The Indians of the Rush Lake district are planning another picnic at the old Indian Catholic church on the bank of Rush Lake to be held the second week in August. A year ago the Indians launched a plan to tear down the ancient Catholic Church, the first house of worship erected in this section of the country and one of the landmarks of Hartford Township and erect in its place a modern church building. The fund was started with the proceeds of the Indian picnic a year ago, when nearly $300 dollars was realized. To this the Indians have added a neat sum in individual contributions and they are hoping that the proceeds of the coming picnic will be sufficient to warrant the commencement of work on the new church. The Indian picnics held at Rush Lake are always well attended by a crowd. In discussing the project yesterday Chief Andrew Rapp, of the Pokagon band, declared the Indians are making elaborate preparations for the coming event. Hartford’s first fireworks accident occurred in a premature celebration of the fourth on Monday, when several children playing with firecrackers on Haver Street. A cracker exploded in the hand of Argo Doyle, son of Stephen Doyle, and the flying particles struck Cathlene Brown, daughter of R.F. Brown in the eyes. Some badly burned fingers and eyes resulted and although the children were not seriously injured their enjoyment of the Fourth was somewhat diminished. Alfred Engle came near losing the forefinger of his right hand while at work at the M.A. Engle drug store Saturday night. He was moving a freezer of ice cream when it slipped from his grasp, catching the finger between the bottom of the freezer and the floor. The bone was crushed and his finger nearly severed from the hand, but it is believed the member can be saved.

75 YEARS AGO – 1941

 The Hartford Baking Company, operated by John Ruiter and Peter Boon, suspended operations last Thursday night, leaving Hartford without a commercial bakery for the first time in more than 40 years. The proprietors announced the suspension with the simple statement that the bakery had closed. No details were given, but it is understood that increasing competition afforded by six to eight bakery trucks from nearby cities that visit this village daily caused the local bakery to suspend operations.The people of Hartford are being asked to contribute worn out aluminum for national defense on July 24 and 25, according to the word received here this week from the Michigan Council for Defense in Lansing. The collection will be made simultaneously in every community of the nation to help overcome the temporary shortage of aluminum which is interfering with American defense production.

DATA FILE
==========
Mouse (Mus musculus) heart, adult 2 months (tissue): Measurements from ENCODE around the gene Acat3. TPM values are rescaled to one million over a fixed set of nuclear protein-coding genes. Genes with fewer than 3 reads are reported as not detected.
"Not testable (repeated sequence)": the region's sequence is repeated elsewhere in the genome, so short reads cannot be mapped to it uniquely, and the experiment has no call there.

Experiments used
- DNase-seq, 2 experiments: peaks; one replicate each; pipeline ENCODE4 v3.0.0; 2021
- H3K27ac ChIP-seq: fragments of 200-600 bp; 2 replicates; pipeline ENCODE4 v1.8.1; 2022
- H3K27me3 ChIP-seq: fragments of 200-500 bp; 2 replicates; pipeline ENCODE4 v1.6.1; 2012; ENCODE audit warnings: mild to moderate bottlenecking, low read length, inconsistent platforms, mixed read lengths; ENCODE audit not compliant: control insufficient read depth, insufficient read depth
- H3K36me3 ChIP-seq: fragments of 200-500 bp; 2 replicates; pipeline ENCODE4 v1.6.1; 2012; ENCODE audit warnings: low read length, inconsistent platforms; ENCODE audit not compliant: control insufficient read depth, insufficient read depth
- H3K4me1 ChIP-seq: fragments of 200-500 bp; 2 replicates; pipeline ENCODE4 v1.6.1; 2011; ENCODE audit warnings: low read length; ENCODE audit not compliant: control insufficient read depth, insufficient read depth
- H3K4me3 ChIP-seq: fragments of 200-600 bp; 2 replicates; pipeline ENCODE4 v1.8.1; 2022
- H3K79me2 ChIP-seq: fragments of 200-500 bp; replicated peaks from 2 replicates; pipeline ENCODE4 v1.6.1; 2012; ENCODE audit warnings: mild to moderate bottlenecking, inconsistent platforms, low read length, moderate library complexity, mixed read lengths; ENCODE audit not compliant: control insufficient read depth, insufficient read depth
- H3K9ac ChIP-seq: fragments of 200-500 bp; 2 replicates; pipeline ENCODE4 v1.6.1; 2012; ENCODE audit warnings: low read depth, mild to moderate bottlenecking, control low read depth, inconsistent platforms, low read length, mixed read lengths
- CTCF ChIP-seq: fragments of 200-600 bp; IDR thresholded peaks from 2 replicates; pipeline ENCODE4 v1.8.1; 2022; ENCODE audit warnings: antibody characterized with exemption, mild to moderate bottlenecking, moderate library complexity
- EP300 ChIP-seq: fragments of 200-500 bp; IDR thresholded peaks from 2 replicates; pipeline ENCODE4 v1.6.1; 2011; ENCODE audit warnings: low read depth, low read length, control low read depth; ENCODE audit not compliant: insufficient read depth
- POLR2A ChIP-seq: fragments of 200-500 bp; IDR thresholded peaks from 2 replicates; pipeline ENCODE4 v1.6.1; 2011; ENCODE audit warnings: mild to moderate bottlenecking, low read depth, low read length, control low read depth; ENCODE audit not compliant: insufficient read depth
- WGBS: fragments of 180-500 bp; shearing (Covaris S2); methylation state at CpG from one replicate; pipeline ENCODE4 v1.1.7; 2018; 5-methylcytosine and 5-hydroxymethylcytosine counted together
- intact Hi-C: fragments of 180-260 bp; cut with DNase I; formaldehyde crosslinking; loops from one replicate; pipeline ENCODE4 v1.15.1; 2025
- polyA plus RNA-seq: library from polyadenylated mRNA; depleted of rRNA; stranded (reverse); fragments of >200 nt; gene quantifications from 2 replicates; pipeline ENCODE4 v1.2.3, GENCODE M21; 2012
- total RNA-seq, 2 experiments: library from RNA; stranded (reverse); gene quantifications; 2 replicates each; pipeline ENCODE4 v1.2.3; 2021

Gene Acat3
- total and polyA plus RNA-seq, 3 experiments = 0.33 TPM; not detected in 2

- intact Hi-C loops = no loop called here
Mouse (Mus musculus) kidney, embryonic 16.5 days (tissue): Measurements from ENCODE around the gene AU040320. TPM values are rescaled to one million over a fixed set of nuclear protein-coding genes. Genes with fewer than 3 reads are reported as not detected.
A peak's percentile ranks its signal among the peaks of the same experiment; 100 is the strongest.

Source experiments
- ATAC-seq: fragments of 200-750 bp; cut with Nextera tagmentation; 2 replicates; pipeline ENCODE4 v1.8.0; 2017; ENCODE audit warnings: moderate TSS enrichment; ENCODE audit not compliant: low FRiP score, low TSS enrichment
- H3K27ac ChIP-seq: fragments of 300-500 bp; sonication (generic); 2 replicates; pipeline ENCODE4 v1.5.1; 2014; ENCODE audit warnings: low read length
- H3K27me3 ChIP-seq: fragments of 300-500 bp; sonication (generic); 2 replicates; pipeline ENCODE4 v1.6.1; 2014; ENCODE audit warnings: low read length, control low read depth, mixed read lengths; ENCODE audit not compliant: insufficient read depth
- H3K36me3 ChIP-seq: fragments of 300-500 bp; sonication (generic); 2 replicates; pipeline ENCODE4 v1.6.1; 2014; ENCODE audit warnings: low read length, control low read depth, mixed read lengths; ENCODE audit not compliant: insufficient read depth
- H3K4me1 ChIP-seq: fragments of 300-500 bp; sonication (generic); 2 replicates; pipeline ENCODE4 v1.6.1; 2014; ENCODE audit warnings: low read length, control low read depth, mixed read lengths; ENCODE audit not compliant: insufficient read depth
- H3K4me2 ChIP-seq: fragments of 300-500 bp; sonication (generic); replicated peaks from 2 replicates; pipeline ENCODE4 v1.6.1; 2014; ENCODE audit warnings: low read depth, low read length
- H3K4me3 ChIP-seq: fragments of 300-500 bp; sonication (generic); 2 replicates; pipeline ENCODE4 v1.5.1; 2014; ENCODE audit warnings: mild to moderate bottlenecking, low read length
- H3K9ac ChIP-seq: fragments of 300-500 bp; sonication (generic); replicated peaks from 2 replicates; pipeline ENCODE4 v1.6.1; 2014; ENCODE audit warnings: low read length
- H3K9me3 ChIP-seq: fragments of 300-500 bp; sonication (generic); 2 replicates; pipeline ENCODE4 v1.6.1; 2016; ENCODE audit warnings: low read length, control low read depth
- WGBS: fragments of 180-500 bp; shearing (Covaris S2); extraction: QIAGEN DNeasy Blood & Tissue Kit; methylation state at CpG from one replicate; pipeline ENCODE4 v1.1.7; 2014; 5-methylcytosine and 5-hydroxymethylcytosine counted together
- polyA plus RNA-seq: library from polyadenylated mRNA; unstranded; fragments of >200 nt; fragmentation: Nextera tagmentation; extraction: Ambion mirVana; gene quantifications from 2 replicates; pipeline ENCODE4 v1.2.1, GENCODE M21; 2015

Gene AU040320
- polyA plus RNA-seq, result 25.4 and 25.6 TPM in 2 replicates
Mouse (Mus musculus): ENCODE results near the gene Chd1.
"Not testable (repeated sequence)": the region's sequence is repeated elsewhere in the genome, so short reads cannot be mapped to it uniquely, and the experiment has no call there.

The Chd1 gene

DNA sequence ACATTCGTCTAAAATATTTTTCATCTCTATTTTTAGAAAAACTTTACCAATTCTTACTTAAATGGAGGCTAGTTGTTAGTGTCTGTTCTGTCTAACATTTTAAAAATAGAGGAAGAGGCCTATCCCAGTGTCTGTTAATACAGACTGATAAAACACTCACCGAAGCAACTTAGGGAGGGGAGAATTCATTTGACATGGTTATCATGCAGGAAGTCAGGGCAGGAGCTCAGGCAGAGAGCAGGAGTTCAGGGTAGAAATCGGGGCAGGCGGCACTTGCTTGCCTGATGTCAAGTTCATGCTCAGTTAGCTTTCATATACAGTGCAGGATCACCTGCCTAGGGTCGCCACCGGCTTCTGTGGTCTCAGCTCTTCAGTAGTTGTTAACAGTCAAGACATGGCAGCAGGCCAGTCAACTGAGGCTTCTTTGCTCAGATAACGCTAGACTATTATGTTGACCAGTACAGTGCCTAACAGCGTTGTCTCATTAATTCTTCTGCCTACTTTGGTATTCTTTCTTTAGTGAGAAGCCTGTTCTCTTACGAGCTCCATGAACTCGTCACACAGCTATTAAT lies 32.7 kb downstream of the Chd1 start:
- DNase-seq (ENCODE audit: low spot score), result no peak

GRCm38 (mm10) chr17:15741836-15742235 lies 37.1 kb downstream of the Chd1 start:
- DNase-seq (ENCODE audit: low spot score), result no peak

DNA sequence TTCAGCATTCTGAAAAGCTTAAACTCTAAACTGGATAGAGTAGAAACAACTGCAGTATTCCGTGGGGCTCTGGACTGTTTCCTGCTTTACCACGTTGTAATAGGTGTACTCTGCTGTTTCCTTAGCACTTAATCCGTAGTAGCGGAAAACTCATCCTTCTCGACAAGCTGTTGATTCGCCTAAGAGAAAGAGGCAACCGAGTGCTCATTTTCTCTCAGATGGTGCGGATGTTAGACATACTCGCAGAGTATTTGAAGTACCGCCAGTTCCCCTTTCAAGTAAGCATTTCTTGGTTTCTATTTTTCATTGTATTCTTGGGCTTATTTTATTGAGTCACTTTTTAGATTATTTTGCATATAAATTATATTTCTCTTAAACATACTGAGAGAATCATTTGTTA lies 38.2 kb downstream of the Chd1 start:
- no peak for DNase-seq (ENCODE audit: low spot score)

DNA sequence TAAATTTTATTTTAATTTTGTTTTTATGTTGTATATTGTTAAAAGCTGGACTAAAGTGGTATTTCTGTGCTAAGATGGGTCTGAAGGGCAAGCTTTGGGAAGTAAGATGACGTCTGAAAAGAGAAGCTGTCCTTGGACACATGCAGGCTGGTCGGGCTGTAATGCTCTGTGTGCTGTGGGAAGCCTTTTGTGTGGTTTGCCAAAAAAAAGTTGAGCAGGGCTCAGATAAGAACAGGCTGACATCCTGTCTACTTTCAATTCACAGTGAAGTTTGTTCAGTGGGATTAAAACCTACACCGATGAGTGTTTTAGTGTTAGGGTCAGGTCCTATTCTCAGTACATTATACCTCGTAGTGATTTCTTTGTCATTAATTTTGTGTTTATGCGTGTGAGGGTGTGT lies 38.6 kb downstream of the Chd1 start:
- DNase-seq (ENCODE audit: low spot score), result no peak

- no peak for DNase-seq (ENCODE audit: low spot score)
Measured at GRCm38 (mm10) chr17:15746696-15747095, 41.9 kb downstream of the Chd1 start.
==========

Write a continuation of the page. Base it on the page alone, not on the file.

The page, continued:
50 YEARS AGO – 1966

 The Rush Lake Friendship club will meet at 12:30 p.m. Thursday, July 14 at the home of Mrs. Otto Schriner. Members are to bring a dish to pass and table service.


90 YEARS AGO – 1926

 The fourth annual reunion of the Newton and Mary Finch family was held at the Wm. Olmsted home in East Watervliet, July 18, 1926. Thirty three people representing seven families were present. Little Genevea Pitcher arrived at the home of Mr. and Mrs. Joe Pitcher on Saturday, July 17, 1926 and weighed 9 ½ pounds. A real cafeteria is the most recent addition to Watervliet’s splendid eating establishments. Landlord O. R. Smith of the Star Hotel, has installed the self-serve method of catering to his patron. Greyhounds from both Chicago and the north stop here during the lunch hour. The whole presents a decidedly metropolitan appearance which is but further evidence that we are developing into a real city.